Lebanon is in ‘hell’
THE LEBANESE PEOPLE ARE STRUGGLING TO MEET THE BASIC NEEDS OF LIFE. No gas, no electricity, no bread, no medicine, no security, no jobs, no future—and worst of all, people are fighting each other over a gallon of gas and loved ones are dying because of a lack of medicine. Aid to the Church in Need spoke with two Lebanese Christians about their hardship:
“These are the worst days of our lives, filled with humiliation and suffering,” Morcos, a 60-year-old Maronite, told Aid to the Church in Need. He is obliged to live away from his wife and two children since they need to work in Beirut; he lives with his 95-year-old mother and his sick brother in their hometown. One of his sons supports him financially, while a second son can barely meet his own needs.
“This family basically has no steady income and depends on support from the community and organizations that give them aid every now and then. “I am grateful that Jesus sent us such kind people to give us a stream of hope in this terrible situation but, unfortunately, their support is not enough for my family to survive,” said Morcos.
“My mother is old and she needs all kinds of daily medications. My brother is diabetic and has vision problems. They both need special care, and I am no longer able to provide such care.
“My daily task has become going to every pharmacy in Beirut to get medicine for their chronic diseases, but sometimes I come back home in despair with no medicine because I could not find it, or because I could not afford its new price. My mother and brother spend days and sometimes a month without taking their medicine. Some drug stores give me the generic version, an unfamiliar brand from an unknown source, sometimes past the expiration date. But it would be better than not taking medicine at all and it is usually cheaper.
“I know that the cause of Lebanon’s ongoing crisis is political and most Lebanese people do realize this. Our government and politicians aren’t even aware of our tragedy since they live in their own luxurious world. The prices of everyday goods have increased by an average of 600 percent.
“I was a chef for more than 30 years and everything was fine until the hospitality sector in Lebanon started drowning due to the unstable conditions. Then I worked as a taxi driver, but I also lost my job because of the economic crisis and due to lack of gas. So I am unemployed, just waiting for the help of charities.
“There are many NGOs in Lebanon that distribute food packages containing oil, canned food, beans, etc., to people in need. Churches and some organizations offer daily hot meals for thousands of people. Many NGOs provide medicines and vitamins. These contributions are keeping the Lebanese people from starving. The main support for many families are the Lebanese emigrants who wire money to their relatives every month. Millions of “fresh dollars” get wired every month from Lebanese abroad. But we haven’t any such relatives.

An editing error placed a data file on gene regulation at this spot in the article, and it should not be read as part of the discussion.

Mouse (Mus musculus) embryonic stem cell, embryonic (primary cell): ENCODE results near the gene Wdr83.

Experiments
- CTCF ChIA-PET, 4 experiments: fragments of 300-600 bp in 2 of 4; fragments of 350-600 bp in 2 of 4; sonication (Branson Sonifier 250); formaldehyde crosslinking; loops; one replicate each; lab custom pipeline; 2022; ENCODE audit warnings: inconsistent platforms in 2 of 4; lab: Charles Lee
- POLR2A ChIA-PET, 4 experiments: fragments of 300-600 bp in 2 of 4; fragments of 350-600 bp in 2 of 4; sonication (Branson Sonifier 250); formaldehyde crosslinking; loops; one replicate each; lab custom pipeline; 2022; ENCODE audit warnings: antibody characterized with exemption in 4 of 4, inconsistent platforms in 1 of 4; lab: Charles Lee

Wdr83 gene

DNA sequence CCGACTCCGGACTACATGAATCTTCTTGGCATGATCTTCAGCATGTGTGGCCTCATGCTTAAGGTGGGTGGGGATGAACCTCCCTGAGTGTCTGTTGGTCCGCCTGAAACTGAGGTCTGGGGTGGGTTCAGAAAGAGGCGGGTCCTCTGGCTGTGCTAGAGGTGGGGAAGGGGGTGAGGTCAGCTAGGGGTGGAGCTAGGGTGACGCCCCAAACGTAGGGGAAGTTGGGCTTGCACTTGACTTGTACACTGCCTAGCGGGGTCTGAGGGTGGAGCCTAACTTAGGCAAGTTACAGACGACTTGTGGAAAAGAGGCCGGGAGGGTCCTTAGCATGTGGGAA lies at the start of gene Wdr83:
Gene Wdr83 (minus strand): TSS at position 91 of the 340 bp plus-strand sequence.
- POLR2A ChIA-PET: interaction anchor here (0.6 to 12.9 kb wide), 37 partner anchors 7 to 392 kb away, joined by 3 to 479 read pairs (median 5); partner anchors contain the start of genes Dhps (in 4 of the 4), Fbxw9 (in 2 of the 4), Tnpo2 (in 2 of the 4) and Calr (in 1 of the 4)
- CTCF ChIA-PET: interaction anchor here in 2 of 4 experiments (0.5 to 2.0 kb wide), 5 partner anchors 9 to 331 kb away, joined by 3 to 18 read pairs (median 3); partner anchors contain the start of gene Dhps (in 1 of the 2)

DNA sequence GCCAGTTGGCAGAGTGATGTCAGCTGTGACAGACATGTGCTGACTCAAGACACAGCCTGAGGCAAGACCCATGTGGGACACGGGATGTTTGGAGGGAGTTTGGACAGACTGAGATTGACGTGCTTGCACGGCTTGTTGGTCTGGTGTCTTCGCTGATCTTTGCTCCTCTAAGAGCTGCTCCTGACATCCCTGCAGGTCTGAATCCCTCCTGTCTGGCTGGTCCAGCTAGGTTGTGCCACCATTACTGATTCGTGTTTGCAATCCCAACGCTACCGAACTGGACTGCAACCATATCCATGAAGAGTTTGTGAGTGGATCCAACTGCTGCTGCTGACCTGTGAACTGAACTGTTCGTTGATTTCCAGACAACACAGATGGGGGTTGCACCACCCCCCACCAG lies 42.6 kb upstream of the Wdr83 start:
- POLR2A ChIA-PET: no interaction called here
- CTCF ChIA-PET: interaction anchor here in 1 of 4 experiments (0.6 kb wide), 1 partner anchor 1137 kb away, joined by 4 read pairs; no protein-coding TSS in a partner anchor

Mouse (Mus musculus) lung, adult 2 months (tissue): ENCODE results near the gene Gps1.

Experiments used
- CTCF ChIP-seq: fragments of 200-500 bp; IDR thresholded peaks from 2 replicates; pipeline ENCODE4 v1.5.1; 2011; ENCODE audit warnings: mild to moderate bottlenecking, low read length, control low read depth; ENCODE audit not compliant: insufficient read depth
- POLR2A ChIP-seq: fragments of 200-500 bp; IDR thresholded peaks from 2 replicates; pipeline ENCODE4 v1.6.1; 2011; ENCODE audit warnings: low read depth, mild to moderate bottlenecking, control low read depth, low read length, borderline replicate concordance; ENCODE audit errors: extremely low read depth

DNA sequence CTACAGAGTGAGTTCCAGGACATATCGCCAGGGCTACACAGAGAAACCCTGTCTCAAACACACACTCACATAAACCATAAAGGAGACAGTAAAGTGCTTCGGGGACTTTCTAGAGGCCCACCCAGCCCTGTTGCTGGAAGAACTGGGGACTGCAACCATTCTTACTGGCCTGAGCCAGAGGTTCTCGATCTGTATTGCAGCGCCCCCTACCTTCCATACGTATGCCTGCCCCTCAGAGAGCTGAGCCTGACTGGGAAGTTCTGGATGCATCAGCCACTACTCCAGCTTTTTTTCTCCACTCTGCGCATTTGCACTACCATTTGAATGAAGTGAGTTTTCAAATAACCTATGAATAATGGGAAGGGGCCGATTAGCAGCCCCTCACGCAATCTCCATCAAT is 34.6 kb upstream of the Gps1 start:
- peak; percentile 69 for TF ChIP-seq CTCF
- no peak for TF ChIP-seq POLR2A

“My heart bleeds when I see my family suffer and I can’t change this harsh reality, I wish I could find any work opportunity outside this hell, so we can leave this unlivable country for any other one and get back our dignity.
“If it weren’t for God we wouldn’t be here right now. Thank God our faith has only grown stronger. Our faith is what has been keeping us standing tall and alive until now. We have no one to run to except God during this crisis, in these hard times and even before, because He is the one who gave us life and He is the one who can take it away.”
Ferial, 63, is a mother of four; her husband lost his job after he had cardiac problems. She works as a cleaning lady in a school for 30,000 Lebanese Lira a day, which was equivalent to $20 a few months ago. Today, after the depreciation of the Lebanese Lira which jumped from 1,500 LL to 20,000 LL to the dollar, her salary is the equivalent of $1.50 per day. She told ACN her story:
“My only son works as a delivery man, and of course, what he earns is not enough to buy the most basic necessities. One of my daughters has to pay back a loan to the bank. Before this crisis, the situation was better, but today, she is struggling to secure the monthly installment. My heart burns for my children and for my sick husband. Last week, my husband asked me for a peach. I went to the store and bought him only two pieces, because I couldn’t afford more than two. His doctor said that he has to eat healthy food, and looking at his skinny and weak body, you can see what kind of food he eats.
“We are really in hell; bakeries warn they might have to close due to fuel shortages. We need to wait in line to get bread and it has become difficult for us to buy bread because of its high price.
It is summer and there is a heat wave and there is no electricity to run the air conditioning or even fans. My husband suffers from it all because of his illness.
“What is happening is a crime against humanity and this situation cannot be tolerated. I am a woman in my sixties, but it seems that I am eighty because of worries and oppression. I’m a mother, my mission in life is to be a good mother, and even if I sacrifice myself, that’s what I learned from Jesus. But I am sorry for my country, myself and the Lebanese people.”
In 2020, ACN funded projects in Lebanon for a total of $5M, which included food packages for Christians hard-hit by the August 2020 explosion in Beirut harbor, and the repair and reconstruction of churches. This year, ACN has continued to support numerous projects in the country.